It is hence argued that public access is a system to endorse lucidity in worldwide commercial arbitration; however, it is not viewed as an indispensable facet of transparency due to the existence of arbitral rules. The above-discussed aspects i.e. transparency and public access intend to evaluate and scrutinize the procedures of decision-making that help in promoting legitimacy as per the expectation level. Disclosure obligations are considered to be the other mechanism of administering global commercial arbitrations by the chief arbitral institutions, as this is designed to provide benefits to those who seek to acquire substantive data. The fundamental aim of disclosed data is to facilitate the recipients to make strategic choices, which in turn, establishes a close link amid the arbitrators, lawyers, and the users at large. Even though transparency is identified to improve the potential for monitoring decision makers, disclosure obligations, on the other hand, are observed to satisfy certain specific regulatory targets as well. These targets principally comprise preserving healthy capital markets, safeguarding the public from health and safety threats, easing difficulties being witnessed for shifting labor markets and informing the end users about the products or services that they seek for.
The application of disclosure obligations to administer international commercial arbitrations can be better comprehended by allowing adequate tracking of decision-making, which in turn, promotes transparency by a considerable level. Disclosing material financial data by the publicly traded companies can also be considered as a classic example of disclosure obligations outside the context of dispute resolution. This disclosure certainly facilitates the potential investors to assess whether the firms are profitable or not, thereby rendering the decision-making procedure to become more powerful as per the desired level. In relation to the case of international commercial arbitrations, it is the individual arbitrators who are needed to abide by all the arbitral rules and thereby follow meaningful enforcement standards while disclosing required information to any individual acting as the third party. This disclosure of data eventually supports the evaluation of whether the arbitrators are subjected to unacceptable conflicts and render more transparent decision-making procedure with viable relationships and experiences. It can hence be stated that the parties involved in an international commercial arbitration are regarded as the members of global corporate entities, who are engaged in a specific commercial dispute. Disclosing relevant information by these parties under international commercial arbitrations through legal proceedings not only ensures transparency but also strengthens the decision-making procedure to the maximum possible extent.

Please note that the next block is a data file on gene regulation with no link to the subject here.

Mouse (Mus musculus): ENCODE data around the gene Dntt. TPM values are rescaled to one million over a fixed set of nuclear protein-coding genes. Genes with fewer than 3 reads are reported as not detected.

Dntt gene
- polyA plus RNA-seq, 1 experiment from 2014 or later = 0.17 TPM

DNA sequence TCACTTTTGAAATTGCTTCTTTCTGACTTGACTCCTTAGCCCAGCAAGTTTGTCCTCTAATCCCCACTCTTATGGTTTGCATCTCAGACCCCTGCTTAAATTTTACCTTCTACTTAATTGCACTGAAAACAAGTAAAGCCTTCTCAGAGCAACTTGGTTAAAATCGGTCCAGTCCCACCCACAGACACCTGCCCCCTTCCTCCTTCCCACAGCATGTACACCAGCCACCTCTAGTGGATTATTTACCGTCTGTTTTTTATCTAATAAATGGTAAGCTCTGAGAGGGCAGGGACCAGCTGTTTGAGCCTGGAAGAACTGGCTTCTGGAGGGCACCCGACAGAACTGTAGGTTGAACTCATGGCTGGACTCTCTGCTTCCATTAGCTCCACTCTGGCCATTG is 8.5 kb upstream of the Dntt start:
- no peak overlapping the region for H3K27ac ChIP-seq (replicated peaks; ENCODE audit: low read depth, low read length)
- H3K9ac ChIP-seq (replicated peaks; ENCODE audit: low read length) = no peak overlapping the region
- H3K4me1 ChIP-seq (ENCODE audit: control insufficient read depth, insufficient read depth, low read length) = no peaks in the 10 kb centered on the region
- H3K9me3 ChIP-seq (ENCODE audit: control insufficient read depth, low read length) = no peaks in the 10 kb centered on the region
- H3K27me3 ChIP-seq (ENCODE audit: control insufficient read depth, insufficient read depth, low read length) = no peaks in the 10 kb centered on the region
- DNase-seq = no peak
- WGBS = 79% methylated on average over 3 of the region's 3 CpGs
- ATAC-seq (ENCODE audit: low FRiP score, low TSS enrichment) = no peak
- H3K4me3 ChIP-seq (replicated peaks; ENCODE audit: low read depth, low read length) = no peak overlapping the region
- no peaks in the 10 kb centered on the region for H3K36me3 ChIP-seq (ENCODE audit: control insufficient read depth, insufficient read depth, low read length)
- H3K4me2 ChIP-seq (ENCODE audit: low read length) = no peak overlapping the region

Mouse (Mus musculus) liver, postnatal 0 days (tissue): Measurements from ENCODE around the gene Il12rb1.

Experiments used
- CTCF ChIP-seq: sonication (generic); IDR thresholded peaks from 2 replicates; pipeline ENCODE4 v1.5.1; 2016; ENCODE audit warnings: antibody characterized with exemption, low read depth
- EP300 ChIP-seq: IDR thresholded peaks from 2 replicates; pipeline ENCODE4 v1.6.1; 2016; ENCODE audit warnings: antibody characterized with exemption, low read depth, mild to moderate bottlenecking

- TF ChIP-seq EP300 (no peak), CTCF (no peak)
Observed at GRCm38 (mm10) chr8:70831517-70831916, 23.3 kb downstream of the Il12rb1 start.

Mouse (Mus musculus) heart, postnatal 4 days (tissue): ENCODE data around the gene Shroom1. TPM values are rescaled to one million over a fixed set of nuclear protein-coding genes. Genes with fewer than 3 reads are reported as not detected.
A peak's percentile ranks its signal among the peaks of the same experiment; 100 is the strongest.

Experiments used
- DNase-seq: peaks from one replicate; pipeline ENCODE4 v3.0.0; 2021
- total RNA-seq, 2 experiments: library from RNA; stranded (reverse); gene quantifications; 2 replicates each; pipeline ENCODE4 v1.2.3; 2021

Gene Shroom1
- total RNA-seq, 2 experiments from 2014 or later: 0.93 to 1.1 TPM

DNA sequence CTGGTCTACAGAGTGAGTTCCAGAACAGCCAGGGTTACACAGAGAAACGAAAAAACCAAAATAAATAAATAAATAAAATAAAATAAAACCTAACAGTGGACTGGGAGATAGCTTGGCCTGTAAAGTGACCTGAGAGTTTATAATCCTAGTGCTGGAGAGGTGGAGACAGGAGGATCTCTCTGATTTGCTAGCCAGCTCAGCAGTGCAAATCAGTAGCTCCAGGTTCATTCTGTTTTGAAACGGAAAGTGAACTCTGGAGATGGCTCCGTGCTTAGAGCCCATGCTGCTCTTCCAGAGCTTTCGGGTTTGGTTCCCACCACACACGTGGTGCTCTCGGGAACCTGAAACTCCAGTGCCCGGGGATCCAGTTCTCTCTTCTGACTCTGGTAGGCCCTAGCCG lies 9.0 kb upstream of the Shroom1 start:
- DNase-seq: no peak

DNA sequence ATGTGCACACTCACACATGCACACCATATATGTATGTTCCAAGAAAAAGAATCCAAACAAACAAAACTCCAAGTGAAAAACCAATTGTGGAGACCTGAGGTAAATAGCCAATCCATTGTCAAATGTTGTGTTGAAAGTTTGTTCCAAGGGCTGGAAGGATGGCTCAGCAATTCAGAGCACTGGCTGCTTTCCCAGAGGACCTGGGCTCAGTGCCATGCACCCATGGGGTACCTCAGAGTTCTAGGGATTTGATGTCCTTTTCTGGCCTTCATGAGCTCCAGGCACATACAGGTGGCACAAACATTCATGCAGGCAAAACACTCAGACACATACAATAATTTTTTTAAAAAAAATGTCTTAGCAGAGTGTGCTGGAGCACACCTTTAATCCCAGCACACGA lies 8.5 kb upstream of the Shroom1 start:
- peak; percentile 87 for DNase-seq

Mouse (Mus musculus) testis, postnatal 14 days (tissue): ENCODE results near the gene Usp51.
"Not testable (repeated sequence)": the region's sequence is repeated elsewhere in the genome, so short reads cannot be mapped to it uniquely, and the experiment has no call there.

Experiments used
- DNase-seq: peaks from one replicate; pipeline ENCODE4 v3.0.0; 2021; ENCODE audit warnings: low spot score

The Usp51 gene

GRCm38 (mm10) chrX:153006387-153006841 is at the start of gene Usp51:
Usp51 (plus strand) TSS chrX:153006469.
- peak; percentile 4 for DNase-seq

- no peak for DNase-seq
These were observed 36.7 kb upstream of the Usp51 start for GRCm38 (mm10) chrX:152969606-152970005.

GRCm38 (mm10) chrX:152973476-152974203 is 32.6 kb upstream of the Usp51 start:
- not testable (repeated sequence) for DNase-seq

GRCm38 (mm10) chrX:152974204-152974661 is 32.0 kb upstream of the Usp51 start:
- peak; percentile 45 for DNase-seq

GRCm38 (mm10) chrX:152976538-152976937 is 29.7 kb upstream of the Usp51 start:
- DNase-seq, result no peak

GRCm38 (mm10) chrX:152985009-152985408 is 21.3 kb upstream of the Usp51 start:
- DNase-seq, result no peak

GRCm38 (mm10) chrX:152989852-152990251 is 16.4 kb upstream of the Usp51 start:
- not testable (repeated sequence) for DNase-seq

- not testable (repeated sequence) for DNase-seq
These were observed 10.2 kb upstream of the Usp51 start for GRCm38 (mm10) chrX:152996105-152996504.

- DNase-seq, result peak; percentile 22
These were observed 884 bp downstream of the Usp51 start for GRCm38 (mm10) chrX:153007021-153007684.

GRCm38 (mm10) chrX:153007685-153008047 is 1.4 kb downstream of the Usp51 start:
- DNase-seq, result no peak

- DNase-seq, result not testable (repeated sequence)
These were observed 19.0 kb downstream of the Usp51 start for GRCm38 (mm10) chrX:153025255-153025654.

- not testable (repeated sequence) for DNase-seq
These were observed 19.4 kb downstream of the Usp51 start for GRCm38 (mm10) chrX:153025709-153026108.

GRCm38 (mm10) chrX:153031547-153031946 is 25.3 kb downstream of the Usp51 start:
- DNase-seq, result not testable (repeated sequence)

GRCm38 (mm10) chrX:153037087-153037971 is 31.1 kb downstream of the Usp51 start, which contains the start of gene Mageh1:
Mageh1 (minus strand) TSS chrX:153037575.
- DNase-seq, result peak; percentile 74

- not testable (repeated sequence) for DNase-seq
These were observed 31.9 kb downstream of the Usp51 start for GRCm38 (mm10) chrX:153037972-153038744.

Considering that the financial disclosures are able to capture more data than generally being presumed, these disclosures will not be able to capture all the public interests that are particularly implicated under global commercial arbitration. In the earlier years, it can be observed that the international commercial arbitration was primarily a compromise-oriented procedure, wherein “strictly legal considerations [could be] pushed aside for the sake of achieving unanimity among the arbitrators and giving something to both parties.” Under this circumstance, arbitrator’s approach of tilting towards transparency may result in avoiding redundant challenges being imposed to the arbitrators. However, in the present day context, the international commercial arbitration evolved as a dynamic activity for the involved parties and the arbitrators as well to encourage greater consistency in the overall procedure.
Determination of Binding the IBA Guidelines on Conflicts of Interest in International Commercial Arbitrations
There are mixed results and responses regarding the binding of the IBA guidelines on conflicts of interest in international commercial arbitrations that are administered by the major arbitral institutions;. On one hand, it is claimed that the IBA guidelines on conflicts of interest should be bound in the international commercial arbitrations in order to serve two major purposes including evasion of unnecessary challenges posed to the arbitrators and promotion of greater consistency in the results. On the other hand, it is argued that the IBA guidelines on conflicts of interest are “not binding authority and do not have the force of law, when considered along with an attorney’s traditional duty to avoid conflicts of interest, they reinforce [the conclusion] that a reasonable impression of partiality can form when an actual conflict of interest exists and the lawyer has constructive knowledge of it.” Support of binding the IBA guidelines on conflicts of interest in global commercial arbitrations are administered by the major arbitral institutions, which can be related to the case of W Ltd v M SDN BHD  EWHC 422 (Comm).